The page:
The central peninsula has already had its first reported fires of the season

In this September 2017 file photo from the Alaska Department of Fish and Game, beluga whales arch their backs through the surface of the water. Of Alaska’s five distinct beluga whale populations, only Cook Inlet’s is listed as endangered. (Courtesy the Alaska Department of Fish and Game)
Celebrate belugas with virtual programming next week

The three-day event will include conferences and activities

Capt. Corey Wheeler, front, commander of B Company, 1st Battalion, 52nd Aviation Regiment at Fort Wainwright, Alaska, walks away from a Chinook helicopter that landed on the glacier near Denali, April 24, 2016, on the Kahiltna Glacier in Alaska. The U.S. Army helped set up base camp on North America’s tallest mountain. The U.S. Army is poised to revamp its forces in Alaska to better prepare for future cold-weather conflicts, and it is expected to replace the larger, heavily equipped Stryker Brigade there with a more mobile, infantry unit better suited for the frigid fight, according to Army leaders. (AP Photo/Mark Thiessen, File)
Army poised to revamp Alaska forces to prep for Arctic fight

The U.S. has long viewed the Arctic as a growing area of competition with Russia and China

A man fishes in the Kenai River on July 16, 2018, in Soldotna, Alaska. (Peninsula Clarion/file)
Emergency orders, fishing conditions updated

The Alaska Department of Fish and Game Division of Sport Fish released a Northern Kenai fishing report Friday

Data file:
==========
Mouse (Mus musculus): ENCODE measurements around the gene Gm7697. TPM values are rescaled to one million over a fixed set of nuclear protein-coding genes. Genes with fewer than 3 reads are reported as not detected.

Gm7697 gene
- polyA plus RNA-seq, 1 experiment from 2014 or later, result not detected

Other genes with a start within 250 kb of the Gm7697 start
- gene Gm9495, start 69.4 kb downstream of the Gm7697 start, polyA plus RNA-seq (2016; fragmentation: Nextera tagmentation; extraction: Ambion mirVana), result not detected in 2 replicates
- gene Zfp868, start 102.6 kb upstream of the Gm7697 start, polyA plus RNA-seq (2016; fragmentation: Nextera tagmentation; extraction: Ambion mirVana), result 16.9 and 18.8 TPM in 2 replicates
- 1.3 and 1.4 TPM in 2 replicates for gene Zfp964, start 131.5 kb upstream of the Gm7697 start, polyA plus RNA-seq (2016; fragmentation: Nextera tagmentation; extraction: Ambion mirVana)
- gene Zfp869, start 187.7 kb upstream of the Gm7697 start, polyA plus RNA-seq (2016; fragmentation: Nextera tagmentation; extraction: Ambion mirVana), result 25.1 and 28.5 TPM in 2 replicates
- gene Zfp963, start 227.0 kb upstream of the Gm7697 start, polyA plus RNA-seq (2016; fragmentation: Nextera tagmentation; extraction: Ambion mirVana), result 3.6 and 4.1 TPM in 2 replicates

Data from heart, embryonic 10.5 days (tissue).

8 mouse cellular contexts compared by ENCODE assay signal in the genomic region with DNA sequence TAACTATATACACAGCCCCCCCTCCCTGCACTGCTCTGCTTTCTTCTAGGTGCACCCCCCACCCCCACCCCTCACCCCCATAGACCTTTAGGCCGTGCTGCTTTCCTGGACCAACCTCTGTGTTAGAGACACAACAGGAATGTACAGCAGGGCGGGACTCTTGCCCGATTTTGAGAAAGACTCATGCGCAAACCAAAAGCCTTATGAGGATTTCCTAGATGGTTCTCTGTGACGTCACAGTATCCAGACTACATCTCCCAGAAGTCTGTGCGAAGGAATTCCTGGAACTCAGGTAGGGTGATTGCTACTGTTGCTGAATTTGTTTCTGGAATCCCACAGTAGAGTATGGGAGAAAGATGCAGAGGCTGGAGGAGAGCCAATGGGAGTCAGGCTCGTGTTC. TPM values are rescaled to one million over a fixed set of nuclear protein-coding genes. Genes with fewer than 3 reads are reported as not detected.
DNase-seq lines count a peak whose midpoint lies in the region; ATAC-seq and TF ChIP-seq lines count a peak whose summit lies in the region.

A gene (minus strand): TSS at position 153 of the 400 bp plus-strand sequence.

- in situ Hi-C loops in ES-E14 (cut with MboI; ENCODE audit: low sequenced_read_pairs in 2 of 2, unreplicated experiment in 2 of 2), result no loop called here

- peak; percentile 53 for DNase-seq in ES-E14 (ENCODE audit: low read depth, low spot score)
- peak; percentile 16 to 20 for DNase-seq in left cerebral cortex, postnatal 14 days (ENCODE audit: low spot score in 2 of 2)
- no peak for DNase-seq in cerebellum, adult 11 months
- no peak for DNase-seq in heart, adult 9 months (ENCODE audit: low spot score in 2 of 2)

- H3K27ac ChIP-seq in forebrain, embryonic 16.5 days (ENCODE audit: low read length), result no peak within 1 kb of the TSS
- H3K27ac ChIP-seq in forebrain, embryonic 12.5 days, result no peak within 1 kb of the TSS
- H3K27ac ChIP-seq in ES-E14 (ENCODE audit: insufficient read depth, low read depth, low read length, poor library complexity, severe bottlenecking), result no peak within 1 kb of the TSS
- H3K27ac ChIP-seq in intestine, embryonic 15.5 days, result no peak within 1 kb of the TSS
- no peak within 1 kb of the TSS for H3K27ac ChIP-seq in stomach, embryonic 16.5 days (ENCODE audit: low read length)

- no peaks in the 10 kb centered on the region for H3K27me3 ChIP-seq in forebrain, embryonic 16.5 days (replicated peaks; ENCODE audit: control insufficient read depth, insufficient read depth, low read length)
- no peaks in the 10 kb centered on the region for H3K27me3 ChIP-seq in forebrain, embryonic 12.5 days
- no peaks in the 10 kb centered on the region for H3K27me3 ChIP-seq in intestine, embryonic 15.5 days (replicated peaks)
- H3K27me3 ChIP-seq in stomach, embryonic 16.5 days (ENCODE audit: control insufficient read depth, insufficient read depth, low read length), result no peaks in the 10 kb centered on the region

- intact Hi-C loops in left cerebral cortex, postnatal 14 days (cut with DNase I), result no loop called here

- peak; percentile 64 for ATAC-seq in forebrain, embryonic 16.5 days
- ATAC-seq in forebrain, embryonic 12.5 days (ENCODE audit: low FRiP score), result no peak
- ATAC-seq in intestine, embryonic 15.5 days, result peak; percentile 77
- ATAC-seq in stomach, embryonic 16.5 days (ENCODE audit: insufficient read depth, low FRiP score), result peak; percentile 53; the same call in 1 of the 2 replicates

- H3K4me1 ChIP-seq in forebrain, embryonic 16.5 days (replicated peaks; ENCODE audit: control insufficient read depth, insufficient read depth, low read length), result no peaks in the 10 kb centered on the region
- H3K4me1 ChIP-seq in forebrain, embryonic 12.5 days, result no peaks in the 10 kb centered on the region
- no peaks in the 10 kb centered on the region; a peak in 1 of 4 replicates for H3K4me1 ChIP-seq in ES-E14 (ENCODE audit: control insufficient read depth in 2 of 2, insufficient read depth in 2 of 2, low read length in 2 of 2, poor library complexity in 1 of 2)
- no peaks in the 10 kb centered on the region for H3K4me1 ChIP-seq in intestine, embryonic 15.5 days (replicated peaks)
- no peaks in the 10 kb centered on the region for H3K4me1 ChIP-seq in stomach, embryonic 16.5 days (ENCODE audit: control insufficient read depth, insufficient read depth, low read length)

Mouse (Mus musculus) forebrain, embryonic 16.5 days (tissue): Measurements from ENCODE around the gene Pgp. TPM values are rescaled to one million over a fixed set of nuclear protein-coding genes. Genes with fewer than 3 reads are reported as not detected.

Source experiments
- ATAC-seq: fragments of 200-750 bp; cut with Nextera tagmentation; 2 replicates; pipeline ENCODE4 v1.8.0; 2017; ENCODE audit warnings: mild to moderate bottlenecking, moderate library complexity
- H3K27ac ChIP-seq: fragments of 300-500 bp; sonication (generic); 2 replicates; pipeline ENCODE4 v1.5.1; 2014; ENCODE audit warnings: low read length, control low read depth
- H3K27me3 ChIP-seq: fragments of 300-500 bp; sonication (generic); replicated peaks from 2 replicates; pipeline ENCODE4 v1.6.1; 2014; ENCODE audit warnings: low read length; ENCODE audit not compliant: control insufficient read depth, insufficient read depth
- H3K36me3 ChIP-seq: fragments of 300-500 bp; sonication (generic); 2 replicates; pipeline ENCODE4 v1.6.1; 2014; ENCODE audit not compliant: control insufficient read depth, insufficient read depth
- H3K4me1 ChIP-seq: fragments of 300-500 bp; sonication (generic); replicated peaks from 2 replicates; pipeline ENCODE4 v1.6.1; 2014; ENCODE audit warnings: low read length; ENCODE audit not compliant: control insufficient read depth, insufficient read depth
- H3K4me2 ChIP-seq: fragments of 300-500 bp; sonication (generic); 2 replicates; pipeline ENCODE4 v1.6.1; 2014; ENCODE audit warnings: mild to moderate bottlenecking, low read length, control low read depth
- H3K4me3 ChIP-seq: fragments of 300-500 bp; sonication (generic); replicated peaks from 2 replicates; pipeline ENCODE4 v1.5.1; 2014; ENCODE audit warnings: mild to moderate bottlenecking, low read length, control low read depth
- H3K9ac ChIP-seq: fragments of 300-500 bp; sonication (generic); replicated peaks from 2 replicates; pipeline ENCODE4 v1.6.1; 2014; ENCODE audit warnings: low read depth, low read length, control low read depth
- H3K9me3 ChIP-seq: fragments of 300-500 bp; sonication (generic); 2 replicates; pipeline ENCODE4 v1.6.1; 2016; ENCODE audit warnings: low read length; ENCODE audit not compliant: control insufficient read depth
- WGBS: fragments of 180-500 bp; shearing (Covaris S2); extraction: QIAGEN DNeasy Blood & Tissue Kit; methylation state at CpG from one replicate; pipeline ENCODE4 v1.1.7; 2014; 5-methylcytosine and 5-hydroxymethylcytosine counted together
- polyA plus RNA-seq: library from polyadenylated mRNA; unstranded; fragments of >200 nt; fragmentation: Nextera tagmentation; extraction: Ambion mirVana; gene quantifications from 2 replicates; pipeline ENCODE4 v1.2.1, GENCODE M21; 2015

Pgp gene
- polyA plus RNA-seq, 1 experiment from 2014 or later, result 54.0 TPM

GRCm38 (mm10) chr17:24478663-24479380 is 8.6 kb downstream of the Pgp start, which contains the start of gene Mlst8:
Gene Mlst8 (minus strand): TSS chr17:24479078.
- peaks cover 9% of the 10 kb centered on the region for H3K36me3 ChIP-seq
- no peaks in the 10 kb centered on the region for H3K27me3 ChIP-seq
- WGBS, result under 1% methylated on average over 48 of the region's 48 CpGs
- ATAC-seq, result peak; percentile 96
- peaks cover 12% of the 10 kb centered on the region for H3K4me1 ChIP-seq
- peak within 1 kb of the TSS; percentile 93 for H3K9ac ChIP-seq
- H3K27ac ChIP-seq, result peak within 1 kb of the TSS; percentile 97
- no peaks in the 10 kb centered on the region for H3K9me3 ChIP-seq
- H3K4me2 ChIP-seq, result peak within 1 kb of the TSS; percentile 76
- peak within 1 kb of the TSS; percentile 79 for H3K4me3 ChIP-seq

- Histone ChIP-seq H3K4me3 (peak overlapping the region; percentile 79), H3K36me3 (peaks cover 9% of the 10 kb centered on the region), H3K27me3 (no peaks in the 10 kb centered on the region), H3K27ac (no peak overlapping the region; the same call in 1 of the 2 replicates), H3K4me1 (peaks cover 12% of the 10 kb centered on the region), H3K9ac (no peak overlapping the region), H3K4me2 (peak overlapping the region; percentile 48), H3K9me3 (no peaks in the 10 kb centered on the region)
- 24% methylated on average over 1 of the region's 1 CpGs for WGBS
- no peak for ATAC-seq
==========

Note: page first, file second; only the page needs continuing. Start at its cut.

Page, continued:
My Alaskan Gifts is seen at the Kenai Municipal Airport on Wednesday, May 11, 2022. (Camille Botello/Peninsula Clarion)
Kenai Municipal Airport gets gift shop

Locally sourced Alaska products are the newest addition to the Kenai Municipal… Continue reading

FILE - A sign requiring masks as a precaution against the spread of the coronavirus on a store front in Philadelphia, is seen Feb. 16, 2022. Philadelphia is reinstating its indoor mask mandate after reporting a sharp increase in coronavirus infections, Dr. Cheryl Bettigole, the city’s top health official, announced Monday, April 11, 2022. Confirmed COVID-19 cases have risen more than 50% in 10 days, the threshold at which the city’s guidelines call for people to wear masks indoors. (AP Photo/Matt Rourke, File)
US marks 1 million COVID-19 deaths; 15 more reported in Alaska

The state Department of Health and Social Services reported 15 more COVID-19… Continue reading

Most Read